In the last 10 years alone, Webby entries have increased by more than 300%, from approximately 4K in 2005 to nearly 13K in 2015, and our Academy of jurors has increased from 500 to 2000. In that time, we’ve made countless refinements and learned a lot about judging the Internet. As we approached our 20th Anniversary, there were some key lessons we wanted to integrate into the current process so that it could continue to grow in the future. To help us, we approached The Center for Election Science, a world-class group of mathematicians, engineers, and logic nerds devoted to the science of voting and elections, to help us fine-tune the initial round of Webby Judging.
As we looked to build our judging system for the future, there were three key areas of focus we believed were critical to growing both the capacity and quality of the process. The first two were tactical; we wanted to continue to increase the mathematical sophistication used to address variations in judges’ scoring, and increase the impact of each juror’s time and expertise on the results. The third was more strategic: to increase the impact of more jurors and their participation without adding undue complexity.
Better Math to solve the “Tough Judges” problem
If you’ve ever judged anything on a point system, one thing you would have realized right away is that you need to do a bit of calibration to make sure your scoring is consistent – that your 7s are always better than your 5s and your 8s are always inferior to your 9s. But what happens when hundreds of judges are giving scores? Some judges are extremely difficult to please (2s for everyone!), while others give lower scores less often. Since we developed our early judging phase nearly 20 years ago, we have always used math to normalize the scores and address this issue. But this year, working with The Center for Election Science, we introduced more sophisticated logic to make the system more scalable for the future.
“A simple way to normalize scores is to go to each judge’s individual scores and subtract that judge’s average score. But this can shave off too much of a score. To correct for this, we only subtracted the part of the average that was likely real and not the part likely due to luck. And by luck, we mean things like score variability between works and our lowered confidence in judges that hadn’t scored as many works.”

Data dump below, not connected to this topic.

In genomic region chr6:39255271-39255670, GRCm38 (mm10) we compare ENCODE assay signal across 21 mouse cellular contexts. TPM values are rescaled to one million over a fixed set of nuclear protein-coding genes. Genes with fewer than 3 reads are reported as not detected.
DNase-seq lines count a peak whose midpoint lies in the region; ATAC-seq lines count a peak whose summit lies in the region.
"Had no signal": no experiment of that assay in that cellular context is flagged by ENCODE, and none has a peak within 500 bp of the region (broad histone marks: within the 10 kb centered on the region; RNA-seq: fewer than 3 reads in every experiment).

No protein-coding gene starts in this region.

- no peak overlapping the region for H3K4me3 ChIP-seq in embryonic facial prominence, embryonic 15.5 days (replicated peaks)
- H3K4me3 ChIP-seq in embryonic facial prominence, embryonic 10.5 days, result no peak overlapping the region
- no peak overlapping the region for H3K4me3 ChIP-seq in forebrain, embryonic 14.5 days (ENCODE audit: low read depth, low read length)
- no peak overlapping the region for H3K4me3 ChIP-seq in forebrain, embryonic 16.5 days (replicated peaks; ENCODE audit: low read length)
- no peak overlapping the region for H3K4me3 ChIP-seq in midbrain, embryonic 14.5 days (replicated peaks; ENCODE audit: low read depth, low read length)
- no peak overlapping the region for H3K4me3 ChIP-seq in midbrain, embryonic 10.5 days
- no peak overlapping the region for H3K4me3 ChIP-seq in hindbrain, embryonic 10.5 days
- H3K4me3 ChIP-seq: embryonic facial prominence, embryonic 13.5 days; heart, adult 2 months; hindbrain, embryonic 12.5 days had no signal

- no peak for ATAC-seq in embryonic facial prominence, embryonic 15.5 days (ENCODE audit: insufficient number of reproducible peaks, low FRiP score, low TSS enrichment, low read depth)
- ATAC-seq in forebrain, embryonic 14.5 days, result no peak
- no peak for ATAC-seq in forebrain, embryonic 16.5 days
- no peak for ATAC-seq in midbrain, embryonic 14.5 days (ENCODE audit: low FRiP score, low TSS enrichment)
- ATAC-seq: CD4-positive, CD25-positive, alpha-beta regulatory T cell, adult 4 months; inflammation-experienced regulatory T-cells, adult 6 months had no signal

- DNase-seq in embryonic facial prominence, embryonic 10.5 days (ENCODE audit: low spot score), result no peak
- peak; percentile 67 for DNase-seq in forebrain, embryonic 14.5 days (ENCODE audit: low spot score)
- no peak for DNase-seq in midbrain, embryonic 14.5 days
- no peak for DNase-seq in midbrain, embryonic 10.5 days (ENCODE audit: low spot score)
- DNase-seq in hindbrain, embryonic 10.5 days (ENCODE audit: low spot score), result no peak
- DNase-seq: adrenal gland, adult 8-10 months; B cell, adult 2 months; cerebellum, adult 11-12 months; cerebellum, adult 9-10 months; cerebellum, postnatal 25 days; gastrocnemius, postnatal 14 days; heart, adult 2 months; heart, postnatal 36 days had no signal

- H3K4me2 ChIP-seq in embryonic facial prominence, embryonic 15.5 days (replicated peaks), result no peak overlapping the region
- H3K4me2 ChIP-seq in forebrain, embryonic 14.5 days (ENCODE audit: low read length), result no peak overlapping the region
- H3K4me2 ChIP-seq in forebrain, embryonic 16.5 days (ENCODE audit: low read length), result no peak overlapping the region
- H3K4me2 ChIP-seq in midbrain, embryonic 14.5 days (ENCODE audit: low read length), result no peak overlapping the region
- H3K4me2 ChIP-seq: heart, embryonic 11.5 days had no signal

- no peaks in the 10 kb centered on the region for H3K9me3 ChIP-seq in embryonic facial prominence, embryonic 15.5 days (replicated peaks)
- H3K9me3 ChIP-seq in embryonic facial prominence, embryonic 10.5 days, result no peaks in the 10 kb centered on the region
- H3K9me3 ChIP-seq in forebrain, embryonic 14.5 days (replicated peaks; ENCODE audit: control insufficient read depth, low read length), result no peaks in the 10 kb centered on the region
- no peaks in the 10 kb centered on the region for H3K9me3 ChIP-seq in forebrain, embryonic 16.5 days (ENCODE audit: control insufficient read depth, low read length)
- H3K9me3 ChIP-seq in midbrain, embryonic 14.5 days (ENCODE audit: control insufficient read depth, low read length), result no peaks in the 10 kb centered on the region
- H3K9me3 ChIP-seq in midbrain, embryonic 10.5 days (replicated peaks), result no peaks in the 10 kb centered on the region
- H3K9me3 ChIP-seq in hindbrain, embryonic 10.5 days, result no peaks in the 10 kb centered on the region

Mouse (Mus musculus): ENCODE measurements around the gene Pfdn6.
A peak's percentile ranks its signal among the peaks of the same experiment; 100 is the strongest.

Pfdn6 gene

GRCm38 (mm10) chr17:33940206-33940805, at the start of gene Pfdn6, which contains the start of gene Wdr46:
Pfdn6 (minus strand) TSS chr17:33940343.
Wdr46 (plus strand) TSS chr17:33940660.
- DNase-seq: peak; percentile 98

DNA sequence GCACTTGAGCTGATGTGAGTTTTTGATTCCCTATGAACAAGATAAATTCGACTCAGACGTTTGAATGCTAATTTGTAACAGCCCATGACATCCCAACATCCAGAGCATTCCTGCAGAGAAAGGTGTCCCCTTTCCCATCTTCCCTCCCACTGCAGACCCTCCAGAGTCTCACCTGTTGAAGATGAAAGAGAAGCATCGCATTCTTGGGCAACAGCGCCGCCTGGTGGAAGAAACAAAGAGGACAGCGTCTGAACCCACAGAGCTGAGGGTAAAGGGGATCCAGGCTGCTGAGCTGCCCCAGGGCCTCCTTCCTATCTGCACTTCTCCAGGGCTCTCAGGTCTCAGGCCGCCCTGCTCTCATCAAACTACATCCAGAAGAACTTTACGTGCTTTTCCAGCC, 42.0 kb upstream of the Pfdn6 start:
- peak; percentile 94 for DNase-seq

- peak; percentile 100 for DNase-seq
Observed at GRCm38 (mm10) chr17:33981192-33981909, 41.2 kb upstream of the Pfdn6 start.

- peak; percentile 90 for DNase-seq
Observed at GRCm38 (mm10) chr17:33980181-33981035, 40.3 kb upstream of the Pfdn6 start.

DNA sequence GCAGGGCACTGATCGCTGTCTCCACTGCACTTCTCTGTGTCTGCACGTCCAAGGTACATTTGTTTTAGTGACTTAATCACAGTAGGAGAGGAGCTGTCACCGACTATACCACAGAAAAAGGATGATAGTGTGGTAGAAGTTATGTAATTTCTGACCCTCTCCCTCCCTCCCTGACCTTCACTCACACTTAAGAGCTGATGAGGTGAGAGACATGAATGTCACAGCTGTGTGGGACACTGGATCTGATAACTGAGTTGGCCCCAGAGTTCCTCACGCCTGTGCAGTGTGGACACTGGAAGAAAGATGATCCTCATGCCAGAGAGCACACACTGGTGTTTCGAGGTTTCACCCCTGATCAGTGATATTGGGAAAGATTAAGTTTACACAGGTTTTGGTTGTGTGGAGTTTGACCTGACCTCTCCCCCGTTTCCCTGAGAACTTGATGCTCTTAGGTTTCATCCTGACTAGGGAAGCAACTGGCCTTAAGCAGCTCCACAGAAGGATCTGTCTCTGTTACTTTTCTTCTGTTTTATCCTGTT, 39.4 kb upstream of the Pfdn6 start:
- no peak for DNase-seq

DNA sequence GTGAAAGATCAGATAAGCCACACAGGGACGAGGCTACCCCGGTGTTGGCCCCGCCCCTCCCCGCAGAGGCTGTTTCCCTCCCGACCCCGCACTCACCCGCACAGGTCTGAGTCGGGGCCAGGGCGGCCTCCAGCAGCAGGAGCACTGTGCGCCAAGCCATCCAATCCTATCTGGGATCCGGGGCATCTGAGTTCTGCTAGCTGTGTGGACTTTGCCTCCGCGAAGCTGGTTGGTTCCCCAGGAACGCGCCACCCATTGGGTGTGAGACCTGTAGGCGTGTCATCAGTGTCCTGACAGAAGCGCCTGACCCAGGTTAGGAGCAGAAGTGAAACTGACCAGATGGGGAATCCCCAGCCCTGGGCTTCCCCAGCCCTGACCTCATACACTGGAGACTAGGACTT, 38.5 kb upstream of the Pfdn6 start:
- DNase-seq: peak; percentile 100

Increase the impact of the Academy’s work
One of the benefits of Academy membership is the opportunity to judge The Webby Awards and review some of the best work on the Internet from the past year.
Each year, among the 13K+ entries we receive, there are entries that are unquestionably Webby Winners (like Twitter in 2009 or The Wilderness Downtown in 2011) and others, that, well, will fall near the very bottom. One thing we’ve learned in this past decade is that the hardest decisions, and where it is beneficial to have the most judges and experts participate, are on the close calls: Which of these few exceptional pieces is the one to make the cut?
Working with The Center for Election Science we were able to use data from the judging process itself to help identify which entries would be closest to the cutoff of being selected for the short-list, and then deploy more judges to evaluate those specific works based on that information.
“We prioritized which work would be scored next by figuring the probability that one more judge scoring a work would push it either above or below the cutoff. Whichever work with the highest probability got scored next. The probability itself factored in both (1) global qualities—like judge toughness and variability between works, and (2) individual qualities—like how close a work was to the cutoff and how many judges already scored a particular work.”
Our third goal was more strategic and forward looking: We wanted to ensure that our judging system was future proofed for more entries and that the effect of adding more jurors would be to increase the quality of our results, rather than make our system more complex or, worse yet, diminish the results. With the help of Electology, we were able to fine-tune our process so that each additional vote and juror is purely additive to the system, improving the precision of our score normalization, the distribution of work among members and, most importantly, the quality and fairness of the entire Webby judging process.
The Resulting Initial Judging System
Through the Center’s consulting and analysis, we fine-tuned the statistical model to a method known as Score Voting, explained at length on the Electology website.
Taking into account three factors that affected outcomes, we were able to normalize scores to be more effective at determining the “true quality” of a given site. These three factors were (1) a site’s intrinsic quality, (2) the toughness of the judge who gave that rating, and (3) random error representing how much more or less that judge liked the site compared to an average judge.
“Using these parameters, we could estimate the toughness of each judge, use that estimated toughness to correct the ratings and estimate the true quality for each site, and figure out the expected error in each of our quality estimates.”
In conclusion, through the contributions from electology.org, The Webby Awards has an even more sophisticated first round judging system. The end result allowed for incredible results, a scalable model for growth, and better utilization of jurors’ time.
We are proud to have partnered with The Center for Election Science and their team, headed by Executive Director Aaron Hamlin, and Director Jameson Quinn, and we are now slightly less terrified about how we will judge all those thousands of entries to come in the future.
For more information on The Center for Election Science, please visit their website at http://www.electology.org/
Interested in judging The Webby Awards? Apply to become an IADAS Member at http://associat